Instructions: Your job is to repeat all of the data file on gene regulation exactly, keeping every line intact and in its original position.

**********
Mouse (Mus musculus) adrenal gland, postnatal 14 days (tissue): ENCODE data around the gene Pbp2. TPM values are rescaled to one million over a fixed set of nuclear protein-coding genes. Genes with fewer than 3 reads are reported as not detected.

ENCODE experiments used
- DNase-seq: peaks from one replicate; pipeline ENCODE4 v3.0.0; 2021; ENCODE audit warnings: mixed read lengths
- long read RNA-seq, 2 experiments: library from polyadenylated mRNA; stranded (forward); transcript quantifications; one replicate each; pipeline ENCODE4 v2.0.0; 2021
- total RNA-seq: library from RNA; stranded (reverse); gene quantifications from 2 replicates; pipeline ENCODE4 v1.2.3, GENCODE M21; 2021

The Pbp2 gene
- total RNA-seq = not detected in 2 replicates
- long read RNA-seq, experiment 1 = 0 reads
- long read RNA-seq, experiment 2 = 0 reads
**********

Mouse (Mus musculus) adrenal gland, postnatal 14 days (tissue): ENCODE data around the gene Pbp2. TPM values are rescaled to one million over a fixed set of nuclear protein-coding genes. Genes with fewer than 3 reads are reported as not detected.

ENCODE experiments used
- DNase-seq: peaks from one replicate; pipeline ENCODE4 v3.0.0; 2021; ENCODE audit warnings: mixed read lengths
- long read RNA-seq, 2 experiments: library from polyadenylated mRNA; stranded (forward); transcript quantifications; one replicate each; pipeline ENCODE4 v2.0.0; 2021
- total RNA-seq: library from RNA; stranded (reverse); gene quantifications from 2 replicates; pipeline ENCODE4 v1.2.3, GENCODE M21; 2021

The Pbp2 gene
- total RNA-seq = not detected in 2 replicates
- long read RNA-seq, experiment 1 = 0 reads
- long read RNA-seq, experiment 2 = 0 reads